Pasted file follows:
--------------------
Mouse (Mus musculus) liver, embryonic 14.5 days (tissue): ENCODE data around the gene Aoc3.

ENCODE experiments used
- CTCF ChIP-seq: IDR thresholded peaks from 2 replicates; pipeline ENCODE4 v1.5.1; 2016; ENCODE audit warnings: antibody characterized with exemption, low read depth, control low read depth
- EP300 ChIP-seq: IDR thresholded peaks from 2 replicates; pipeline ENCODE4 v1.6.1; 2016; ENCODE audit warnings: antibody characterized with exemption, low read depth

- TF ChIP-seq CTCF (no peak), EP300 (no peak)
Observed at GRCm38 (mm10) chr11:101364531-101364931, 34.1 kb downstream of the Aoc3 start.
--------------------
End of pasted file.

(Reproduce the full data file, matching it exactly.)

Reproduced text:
Mouse (Mus musculus) liver, embryonic 14.5 days (tissue): ENCODE data around the gene Aoc3.

ENCODE experiments used
- CTCF ChIP-seq: IDR thresholded peaks from 2 replicates; pipeline ENCODE4 v1.5.1; 2016; ENCODE audit warnings: antibody characterized with exemption, low read depth, control low read depth
- EP300 ChIP-seq: IDR thresholded peaks from 2 replicates; pipeline ENCODE4 v1.6.1; 2016; ENCODE audit warnings: antibody characterized with exemption, low read depth

- TF ChIP-seq CTCF (no peak), EP300 (no peak)
Observed at GRCm38 (mm10) chr11:101364531-101364931, 34.1 kb downstream of the Aoc3 start.